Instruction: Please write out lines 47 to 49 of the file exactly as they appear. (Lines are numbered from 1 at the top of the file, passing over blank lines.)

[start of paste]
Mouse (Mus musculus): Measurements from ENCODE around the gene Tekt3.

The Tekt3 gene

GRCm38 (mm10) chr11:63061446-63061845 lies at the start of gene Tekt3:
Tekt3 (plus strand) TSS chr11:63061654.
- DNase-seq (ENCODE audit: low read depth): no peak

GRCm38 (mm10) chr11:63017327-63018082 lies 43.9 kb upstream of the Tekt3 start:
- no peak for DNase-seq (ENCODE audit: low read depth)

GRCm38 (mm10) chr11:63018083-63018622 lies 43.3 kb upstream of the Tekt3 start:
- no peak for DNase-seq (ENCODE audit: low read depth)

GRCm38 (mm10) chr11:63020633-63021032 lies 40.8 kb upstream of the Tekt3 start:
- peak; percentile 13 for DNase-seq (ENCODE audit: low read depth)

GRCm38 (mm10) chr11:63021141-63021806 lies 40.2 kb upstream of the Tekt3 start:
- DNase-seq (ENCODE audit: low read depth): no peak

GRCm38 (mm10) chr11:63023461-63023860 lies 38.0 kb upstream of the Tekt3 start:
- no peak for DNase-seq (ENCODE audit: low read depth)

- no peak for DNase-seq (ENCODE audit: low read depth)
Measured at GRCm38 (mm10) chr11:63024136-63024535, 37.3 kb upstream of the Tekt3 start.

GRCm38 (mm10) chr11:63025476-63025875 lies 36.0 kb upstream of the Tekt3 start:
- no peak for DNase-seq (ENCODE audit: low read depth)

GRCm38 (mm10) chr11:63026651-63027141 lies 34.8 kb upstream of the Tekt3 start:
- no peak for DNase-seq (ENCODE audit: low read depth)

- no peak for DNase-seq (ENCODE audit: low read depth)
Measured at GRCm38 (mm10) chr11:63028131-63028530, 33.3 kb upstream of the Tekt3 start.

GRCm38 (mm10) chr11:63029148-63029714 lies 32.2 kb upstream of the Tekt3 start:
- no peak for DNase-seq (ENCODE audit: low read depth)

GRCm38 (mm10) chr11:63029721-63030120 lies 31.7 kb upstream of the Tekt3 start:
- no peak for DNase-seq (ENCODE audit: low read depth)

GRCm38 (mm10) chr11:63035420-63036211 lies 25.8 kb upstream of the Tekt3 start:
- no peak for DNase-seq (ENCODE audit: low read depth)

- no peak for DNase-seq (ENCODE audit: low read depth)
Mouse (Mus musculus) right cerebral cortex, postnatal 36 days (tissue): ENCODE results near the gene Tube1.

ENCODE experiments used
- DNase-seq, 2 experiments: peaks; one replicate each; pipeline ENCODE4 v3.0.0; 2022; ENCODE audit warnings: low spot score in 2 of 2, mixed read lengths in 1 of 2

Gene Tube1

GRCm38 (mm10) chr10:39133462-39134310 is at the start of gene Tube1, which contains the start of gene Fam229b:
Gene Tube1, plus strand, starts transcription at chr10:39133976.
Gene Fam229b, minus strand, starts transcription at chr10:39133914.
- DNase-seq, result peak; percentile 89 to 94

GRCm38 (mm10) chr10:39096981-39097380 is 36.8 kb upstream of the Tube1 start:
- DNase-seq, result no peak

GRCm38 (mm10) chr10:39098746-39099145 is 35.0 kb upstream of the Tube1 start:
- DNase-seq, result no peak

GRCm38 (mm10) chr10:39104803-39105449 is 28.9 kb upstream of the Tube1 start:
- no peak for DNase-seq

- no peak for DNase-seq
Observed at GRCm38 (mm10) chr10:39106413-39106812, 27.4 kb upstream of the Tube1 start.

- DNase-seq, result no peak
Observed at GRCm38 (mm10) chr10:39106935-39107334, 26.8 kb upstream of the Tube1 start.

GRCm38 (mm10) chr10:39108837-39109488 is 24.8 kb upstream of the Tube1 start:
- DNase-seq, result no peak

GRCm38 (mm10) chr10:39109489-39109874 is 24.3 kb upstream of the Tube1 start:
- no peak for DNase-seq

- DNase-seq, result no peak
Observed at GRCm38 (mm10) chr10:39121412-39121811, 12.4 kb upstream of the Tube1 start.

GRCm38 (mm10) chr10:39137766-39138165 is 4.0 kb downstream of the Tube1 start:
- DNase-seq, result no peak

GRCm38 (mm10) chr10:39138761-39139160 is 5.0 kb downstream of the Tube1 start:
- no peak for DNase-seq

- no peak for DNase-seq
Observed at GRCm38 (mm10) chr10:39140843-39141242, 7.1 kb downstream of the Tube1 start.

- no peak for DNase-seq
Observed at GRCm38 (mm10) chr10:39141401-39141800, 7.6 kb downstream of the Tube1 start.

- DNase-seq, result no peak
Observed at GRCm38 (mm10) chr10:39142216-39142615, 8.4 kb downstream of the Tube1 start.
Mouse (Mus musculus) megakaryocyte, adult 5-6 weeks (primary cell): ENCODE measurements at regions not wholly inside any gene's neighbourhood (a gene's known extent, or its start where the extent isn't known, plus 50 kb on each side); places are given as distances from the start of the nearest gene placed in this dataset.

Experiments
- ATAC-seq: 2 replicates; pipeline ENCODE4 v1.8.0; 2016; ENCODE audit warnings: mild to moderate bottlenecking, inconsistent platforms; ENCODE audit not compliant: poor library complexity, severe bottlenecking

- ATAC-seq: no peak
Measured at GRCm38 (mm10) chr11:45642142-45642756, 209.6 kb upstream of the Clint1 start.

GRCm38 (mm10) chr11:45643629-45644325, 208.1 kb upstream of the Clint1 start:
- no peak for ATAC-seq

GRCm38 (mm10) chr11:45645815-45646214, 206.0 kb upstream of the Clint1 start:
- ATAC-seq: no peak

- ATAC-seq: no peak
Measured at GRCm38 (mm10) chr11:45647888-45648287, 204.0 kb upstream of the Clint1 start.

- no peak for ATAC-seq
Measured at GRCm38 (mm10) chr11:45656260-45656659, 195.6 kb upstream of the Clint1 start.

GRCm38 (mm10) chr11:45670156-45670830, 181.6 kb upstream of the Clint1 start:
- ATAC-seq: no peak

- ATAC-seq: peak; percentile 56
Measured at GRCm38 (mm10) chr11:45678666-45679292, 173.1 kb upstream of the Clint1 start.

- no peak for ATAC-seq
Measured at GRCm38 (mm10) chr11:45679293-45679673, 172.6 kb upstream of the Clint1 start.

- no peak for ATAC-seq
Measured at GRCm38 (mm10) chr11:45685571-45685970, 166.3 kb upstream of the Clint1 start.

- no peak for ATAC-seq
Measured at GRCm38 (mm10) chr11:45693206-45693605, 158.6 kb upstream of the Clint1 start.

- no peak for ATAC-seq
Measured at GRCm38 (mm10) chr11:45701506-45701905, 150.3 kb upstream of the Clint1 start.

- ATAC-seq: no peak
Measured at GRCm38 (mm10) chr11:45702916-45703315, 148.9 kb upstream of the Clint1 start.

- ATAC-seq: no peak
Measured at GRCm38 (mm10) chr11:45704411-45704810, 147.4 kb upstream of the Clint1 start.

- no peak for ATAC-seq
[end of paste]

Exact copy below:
- DNase-seq, result no peak
Observed at GRCm38 (mm10) chr10:39106935-39107334, 26.8 kb upstream of the Tube1 start.

GRCm38 (mm10) chr10:39108837-39109488 is 24.8 kb upstream of the Tube1 start: